A bug which makes a costume out of the corpses of its prey.
Reduviidae (Assassin bugs) are one of my favorite families. They have a curved rostrum and raptorial spiny forelegs which make they use to deadly effect when catching prey.
(these SEMS are my own work, they are of a Reduviid in the genus Oncocephalus. If you want to use them for any purpose in any form you can, without condition. If you do use them I would appreciate a link to this blog if possible.)
Description: Like most assassin bugs, Acanthaspis petax is a voracious predator of arthropods. It is an ant hunting specialist and has a horrifying trick. When it kills an ant and sucks out its fluids, as assasin bugs do, it uses the dried out remains to disguise itself. It excretes a glue like substance and sticks the ant husk to itself. It can stick up to 20 ants onto itself at a time.
This may seem like a fairly useless disguise, but the purpose seems to be to give the bug the appearance of being an ant swarm. Predators are reluctant to attack ants because they are fairly unpalatable and they tend to defend themselves in swarms. This has been shown to work in experiments with jumping spiders. There has also been speculation that the dead ants act as a visual and/or olfactory camouflage which assists them in capturing ants.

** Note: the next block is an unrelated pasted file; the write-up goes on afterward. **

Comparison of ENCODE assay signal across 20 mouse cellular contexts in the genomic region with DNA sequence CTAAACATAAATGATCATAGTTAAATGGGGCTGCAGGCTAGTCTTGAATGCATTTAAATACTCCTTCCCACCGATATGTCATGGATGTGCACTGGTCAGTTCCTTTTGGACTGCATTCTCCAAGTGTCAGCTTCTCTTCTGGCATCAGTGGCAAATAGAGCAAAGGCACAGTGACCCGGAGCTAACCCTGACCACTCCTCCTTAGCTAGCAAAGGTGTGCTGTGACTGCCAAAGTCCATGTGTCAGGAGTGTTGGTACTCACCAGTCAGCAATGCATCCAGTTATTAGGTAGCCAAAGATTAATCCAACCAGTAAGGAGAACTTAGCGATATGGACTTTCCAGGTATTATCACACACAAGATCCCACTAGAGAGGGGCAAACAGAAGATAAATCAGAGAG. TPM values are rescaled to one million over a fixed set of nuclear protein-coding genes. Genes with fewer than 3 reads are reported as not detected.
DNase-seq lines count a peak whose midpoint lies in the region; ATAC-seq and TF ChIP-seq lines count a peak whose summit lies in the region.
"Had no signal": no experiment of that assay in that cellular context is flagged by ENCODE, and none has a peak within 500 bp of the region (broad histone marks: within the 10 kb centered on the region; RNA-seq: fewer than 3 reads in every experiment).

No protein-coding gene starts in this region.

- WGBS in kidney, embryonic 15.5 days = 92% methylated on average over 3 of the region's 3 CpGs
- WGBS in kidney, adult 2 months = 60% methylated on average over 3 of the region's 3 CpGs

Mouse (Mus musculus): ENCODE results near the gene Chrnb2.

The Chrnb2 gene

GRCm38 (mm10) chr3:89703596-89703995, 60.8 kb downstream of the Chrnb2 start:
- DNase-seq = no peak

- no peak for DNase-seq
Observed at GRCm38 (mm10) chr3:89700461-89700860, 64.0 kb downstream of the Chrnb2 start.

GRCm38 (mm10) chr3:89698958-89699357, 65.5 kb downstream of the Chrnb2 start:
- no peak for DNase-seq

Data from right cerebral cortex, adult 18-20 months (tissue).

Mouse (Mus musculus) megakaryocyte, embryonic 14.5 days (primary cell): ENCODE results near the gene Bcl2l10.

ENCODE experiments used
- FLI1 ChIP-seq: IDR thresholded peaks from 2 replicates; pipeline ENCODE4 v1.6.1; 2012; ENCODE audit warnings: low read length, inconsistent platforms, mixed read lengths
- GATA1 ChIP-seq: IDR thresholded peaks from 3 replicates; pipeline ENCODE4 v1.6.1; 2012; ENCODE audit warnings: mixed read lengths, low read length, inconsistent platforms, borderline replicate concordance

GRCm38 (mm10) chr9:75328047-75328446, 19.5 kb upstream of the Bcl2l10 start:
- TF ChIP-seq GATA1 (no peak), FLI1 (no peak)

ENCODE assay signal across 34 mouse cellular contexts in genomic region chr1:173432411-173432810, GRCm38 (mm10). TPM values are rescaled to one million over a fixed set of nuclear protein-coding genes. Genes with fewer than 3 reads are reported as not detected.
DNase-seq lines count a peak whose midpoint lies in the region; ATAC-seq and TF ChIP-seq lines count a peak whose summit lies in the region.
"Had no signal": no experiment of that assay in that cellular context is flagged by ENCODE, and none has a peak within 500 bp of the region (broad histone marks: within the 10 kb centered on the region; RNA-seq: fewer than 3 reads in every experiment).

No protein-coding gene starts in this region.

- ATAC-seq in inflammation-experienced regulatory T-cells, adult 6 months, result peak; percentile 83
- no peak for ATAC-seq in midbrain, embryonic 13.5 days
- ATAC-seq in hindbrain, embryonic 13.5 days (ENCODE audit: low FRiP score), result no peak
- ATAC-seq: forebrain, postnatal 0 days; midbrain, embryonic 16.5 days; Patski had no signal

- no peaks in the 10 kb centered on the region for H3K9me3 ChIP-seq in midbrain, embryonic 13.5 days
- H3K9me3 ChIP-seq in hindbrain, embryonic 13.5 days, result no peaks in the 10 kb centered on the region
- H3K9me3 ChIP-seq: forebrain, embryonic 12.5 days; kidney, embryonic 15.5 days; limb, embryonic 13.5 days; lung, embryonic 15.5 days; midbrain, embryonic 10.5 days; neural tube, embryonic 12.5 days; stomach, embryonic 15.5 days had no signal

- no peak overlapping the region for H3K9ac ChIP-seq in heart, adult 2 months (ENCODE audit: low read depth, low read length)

Acanthaspis petax like to hide in abandoned termite mounds or muddy cracks in the ground.
Most websites, including wikipedia, claim that Acanthaspis petax is from Malaysia, which I was a little confused about because I had always thought it was African. Upon trying to find out weather this meant the Malaysian peninsula or Borneo I could not find any records of Asian specimens in the literature. According to the literature I have read, they all seem to come from Africa, most commonly Uganda, but some records from West Central Africa exist. I'm not sure where this discrepancy comes from.
Species: Acanthaspis petax